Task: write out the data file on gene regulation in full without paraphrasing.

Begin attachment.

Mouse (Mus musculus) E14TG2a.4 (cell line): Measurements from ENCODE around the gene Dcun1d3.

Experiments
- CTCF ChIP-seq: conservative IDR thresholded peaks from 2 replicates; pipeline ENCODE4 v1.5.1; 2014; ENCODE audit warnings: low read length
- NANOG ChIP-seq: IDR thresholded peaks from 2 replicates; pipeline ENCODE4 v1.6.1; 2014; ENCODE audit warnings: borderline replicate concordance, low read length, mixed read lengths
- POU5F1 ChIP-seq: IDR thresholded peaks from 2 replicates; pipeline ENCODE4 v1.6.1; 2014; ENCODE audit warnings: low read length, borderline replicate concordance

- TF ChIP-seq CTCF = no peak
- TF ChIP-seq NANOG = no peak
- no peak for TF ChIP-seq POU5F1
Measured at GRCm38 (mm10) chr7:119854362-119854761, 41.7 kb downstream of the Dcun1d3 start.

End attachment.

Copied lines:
Mouse (Mus musculus) E14TG2a.4 (cell line): Measurements from ENCODE around the gene Dcun1d3.

Experiments
- CTCF ChIP-seq: conservative IDR thresholded peaks from 2 replicates; pipeline ENCODE4 v1.5.1; 2014; ENCODE audit warnings: low read length
- NANOG ChIP-seq: IDR thresholded peaks from 2 replicates; pipeline ENCODE4 v1.6.1; 2014; ENCODE audit warnings: borderline replicate concordance, low read length, mixed read lengths
- POU5F1 ChIP-seq: IDR thresholded peaks from 2 replicates; pipeline ENCODE4 v1.6.1; 2014; ENCODE audit warnings: low read length, borderline replicate concordance

- TF ChIP-seq CTCF = no peak
- TF ChIP-seq NANOG = no peak
- no peak for TF ChIP-seq POU5F1
Measured at GRCm38 (mm10) chr7:119854362-119854761, 41.7 kb downstream of the Dcun1d3 start.